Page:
A former Australian Prime Minister has called on the country’s current leader to reduce immigration rates significantly.
Tony Abbott has suggested that immigrant intake should be scaled back to 110,000 a year in order to address low wage growth, spiralling housing prices and social integration problems.
He claims that all these have become critical issues due to historically high immigration levels.
“It’s a basic law of economics that increasing the supply of labour depresses wages; and that increasing demand for housing boosts price,” Mr Abbott said.
Australia’s present Immigration Minister, Peter Dutton, stated last week that immigration levels could be cut in the future if it is deemed in the nation’s interests to do so. And Abbott has seized on these words to encourage PM Malcolm Turnbull to make the cuts sooner rather than later.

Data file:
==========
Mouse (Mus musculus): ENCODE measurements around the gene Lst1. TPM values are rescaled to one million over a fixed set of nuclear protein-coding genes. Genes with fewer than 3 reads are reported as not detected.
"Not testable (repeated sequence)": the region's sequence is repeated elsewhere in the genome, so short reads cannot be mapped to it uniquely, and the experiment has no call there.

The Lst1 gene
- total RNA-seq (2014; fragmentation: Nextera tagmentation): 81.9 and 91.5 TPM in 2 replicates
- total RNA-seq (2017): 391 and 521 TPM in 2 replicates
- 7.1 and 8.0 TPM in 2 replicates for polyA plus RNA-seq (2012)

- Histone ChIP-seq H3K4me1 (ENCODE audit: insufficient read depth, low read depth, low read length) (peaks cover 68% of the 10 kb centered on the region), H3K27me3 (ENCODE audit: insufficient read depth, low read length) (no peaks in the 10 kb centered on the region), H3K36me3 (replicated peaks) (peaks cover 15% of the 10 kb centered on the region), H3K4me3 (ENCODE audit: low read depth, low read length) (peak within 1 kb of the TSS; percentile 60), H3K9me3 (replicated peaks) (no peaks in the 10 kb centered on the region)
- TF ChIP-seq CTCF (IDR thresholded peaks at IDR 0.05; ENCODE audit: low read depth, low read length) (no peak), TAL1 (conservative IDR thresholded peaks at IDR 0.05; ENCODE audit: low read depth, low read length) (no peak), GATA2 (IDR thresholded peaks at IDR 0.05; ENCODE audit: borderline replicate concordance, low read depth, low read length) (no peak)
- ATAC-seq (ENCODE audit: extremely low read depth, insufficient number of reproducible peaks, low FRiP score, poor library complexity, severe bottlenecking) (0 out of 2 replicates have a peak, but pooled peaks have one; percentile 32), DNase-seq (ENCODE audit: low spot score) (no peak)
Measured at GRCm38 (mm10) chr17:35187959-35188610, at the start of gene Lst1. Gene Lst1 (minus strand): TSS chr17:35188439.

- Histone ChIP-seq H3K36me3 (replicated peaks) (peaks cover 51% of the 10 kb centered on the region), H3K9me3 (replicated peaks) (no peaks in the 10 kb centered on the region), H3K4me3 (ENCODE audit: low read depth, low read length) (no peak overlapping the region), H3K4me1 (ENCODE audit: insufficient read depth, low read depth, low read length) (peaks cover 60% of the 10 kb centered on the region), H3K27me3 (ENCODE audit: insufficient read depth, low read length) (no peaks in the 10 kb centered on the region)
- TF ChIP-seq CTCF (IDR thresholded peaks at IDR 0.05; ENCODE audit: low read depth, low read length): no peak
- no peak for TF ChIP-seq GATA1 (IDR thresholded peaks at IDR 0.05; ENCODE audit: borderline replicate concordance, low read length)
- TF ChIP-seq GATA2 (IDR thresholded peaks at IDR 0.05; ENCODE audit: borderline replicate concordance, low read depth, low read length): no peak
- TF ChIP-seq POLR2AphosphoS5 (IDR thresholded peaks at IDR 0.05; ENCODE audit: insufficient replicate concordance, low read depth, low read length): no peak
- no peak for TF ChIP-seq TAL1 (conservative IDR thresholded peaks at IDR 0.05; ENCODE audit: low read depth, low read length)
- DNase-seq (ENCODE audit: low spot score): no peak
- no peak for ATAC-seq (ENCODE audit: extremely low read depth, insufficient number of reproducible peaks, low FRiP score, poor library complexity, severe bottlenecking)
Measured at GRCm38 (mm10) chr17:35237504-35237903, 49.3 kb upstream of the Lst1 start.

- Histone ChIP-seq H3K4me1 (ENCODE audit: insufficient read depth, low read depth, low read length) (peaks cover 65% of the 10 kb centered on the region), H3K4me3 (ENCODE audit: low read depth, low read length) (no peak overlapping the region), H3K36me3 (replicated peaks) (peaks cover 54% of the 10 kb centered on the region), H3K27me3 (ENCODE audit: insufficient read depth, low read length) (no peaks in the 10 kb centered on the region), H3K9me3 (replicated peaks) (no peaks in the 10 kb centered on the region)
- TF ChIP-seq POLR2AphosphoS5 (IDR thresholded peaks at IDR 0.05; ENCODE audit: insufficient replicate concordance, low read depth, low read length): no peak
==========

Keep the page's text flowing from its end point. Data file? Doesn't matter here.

While Abbott acknowledges that some businesses may not be happy with a cut to the immigration programme, he believes the long-term impact will be beneficial if it leads to higher wages and lower house prices.
“A strong migration program in the long term doesn’t preclude a smaller one in the short term especially when there’s acute pressure on living standards and quality of life,” he said.
The latest Department of Home Affairs statistics reveal a net migration intake of 183,608, which was slightly below the government’s “planning level” of 190,000. More than two-thirds of migrants arrived as skilled migrants.
The major source countries include India, China and Britain. More than a third of all new migrants settle in New South Wales.
Article published 20th February 2018